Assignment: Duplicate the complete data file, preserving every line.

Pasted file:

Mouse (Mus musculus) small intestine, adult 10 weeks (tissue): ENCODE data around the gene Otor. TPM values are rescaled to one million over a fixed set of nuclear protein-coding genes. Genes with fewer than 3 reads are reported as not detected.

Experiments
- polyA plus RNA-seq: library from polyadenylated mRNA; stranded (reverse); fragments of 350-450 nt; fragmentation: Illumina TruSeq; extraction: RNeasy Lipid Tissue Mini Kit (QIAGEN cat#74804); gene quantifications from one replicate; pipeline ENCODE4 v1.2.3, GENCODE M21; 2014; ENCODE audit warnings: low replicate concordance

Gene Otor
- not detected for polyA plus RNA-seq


Mouse (Mus musculus) small intestine, adult 10 weeks (tissue): ENCODE data around the gene Otor. TPM values are rescaled to one million over a fixed set of nuclear protein-coding genes. Genes with fewer than 3 reads are reported as not detected.

Experiments
- polyA plus RNA-seq: library from polyadenylated mRNA; stranded (reverse); fragments of 350-450 nt; fragmentation: Illumina TruSeq; extraction: RNeasy Lipid Tissue Mini Kit (QIAGEN cat#74804); gene quantifications from one replicate; pipeline ENCODE4 v1.2.3, GENCODE M21; 2014; ENCODE audit warnings: low replicate concordance

Gene Otor
- not detected for polyA plus RNA-seq